I have now to ask, whether you can consent to part with your daughter early next spring, to see her no more in this world; whether you can consent to her departure, and her subjection to the hardships and sufferings of missionary life; whether you can consent to her exposure to the dangers of the ocean, to the fatal influence of the southern climate of India; to every kind of want and distress; to degradation, insult, persecution, and perhaps a violent death. Can you consent to all this, for the sake of him who left his heavenly home, and died for her and for you; for the sake of perishing, immortal souls; for the sake of Zion, and the glory of God? Can you consent to all this, in hope of soon meeting your daughter in the world of glory, with the crown of righteousness?”


Her father told him that it was her decision to make. So in 1813 they left for Burma. They would experience one hardship after another. In 1824 Adoniram was put in prison. He was there for eighteen months. At night his feet were tied up and hoisted up into the air till only his shoulder and head rested on the ground. It was often 110 degrees and the mosquitoes would eat him alive at night. When he went to prison Anne was pregnant, but she walked two miles every day to plead that Judson be released. After a year in prison, eating rotting food, Adoniram had wasted away, with hollow eyes – dressed in rags and crippled from torture. His daughter, Maria, was born while he was in prison. Anne was as sick and thin as Adoniram. Her milk dried up. Mercifully the jailer actually let Judson out of prison and beg for women to nurse the baby. Eventually Adoniram was released. Not long after that Anne died at 37 from spotted fever. Because of Adoniram and Anne’s efforts though, the entire Bible was translated into Burmese. Today there are over 3700 congregations that all trace their beginning to when Adoniram and Anne Judson said to God, “Wherever.” God pointed to Burma and said, “What about there?” This man in Luke chapter 9 was happy to say wherever, until God said, “There.”

Conclusion: My Hope for You

As you now move into these next chapters of your life, my hope is that you will do two things: Follow Jesus wherever, whatever, and whenever; and seek God’s desire for you with each passing moment. Many of us wonder and ask “What is God’s will for my life?” Or maybe you say, “I just wish I knew God’s will for my life!” I know I’ve longed to know that before but, now I see that as a misguided way of thinking and talking. There are very few people in the Bible who received their life plan from God in advance (or even their five-year plan, for that matter!). Look at Abraham. Read his story. He was told to pack up his family and all his possessions and start walking. He didn’t know where he was going. He didn’t know if he would ever be back. He didn’t know any of the details that we might consider vital (his destination, how long it would take, the costs/rewards, etc). God said go and he went. I think you need to forget about God’s will for your life. Now, listen to me seriously. I would hate for you to think for a second that God doesn’t have purposes and plans for each of our lives or that He doesn’t care what we do with our lives. He does. Here’s the key: He never promises to reveal these purposes all at once, in advance. God cares more about our response to His Spirit’s leading today, in this moment, than about what we intend to do next year. In fact, the decisions we make next year will be profoundly affected by the degree to which we submit to the Spirit right now, in today’s decisions. It’s much less demanding to think about God’s will for your future than it is to ask Him what He wants you to do in the next ten minutes. It’s safer to commit to following Him someday instead of this day.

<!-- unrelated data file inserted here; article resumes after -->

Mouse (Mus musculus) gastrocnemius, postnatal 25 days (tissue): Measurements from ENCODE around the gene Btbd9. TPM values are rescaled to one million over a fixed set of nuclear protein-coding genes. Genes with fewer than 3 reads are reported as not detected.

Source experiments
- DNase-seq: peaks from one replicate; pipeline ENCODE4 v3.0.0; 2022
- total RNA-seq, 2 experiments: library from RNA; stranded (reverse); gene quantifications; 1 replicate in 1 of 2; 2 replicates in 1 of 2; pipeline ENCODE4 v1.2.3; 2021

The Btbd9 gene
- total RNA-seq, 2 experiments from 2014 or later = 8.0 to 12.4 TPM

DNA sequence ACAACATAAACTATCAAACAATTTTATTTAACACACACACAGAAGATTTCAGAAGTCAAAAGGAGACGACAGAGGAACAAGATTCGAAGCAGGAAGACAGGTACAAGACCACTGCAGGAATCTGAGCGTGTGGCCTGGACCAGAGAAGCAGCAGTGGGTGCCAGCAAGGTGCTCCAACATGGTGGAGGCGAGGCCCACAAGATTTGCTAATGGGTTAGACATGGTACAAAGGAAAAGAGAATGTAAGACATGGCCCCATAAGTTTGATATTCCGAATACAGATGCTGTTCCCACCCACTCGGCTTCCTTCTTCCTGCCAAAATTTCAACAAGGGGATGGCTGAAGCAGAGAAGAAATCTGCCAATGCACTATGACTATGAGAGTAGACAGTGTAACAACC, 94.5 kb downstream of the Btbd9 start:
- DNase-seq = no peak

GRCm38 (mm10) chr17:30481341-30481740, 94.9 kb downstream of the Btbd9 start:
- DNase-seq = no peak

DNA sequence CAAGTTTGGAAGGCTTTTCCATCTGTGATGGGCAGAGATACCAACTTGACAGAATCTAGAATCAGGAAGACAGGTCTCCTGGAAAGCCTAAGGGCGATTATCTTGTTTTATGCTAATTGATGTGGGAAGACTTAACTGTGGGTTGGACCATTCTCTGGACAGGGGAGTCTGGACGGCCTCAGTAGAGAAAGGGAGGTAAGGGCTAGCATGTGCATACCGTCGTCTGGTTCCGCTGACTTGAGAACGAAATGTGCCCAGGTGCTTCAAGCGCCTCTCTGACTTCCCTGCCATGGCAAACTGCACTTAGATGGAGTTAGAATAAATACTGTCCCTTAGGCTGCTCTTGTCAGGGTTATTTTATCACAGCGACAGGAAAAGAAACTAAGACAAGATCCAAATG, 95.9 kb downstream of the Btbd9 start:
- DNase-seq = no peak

I am proud of you.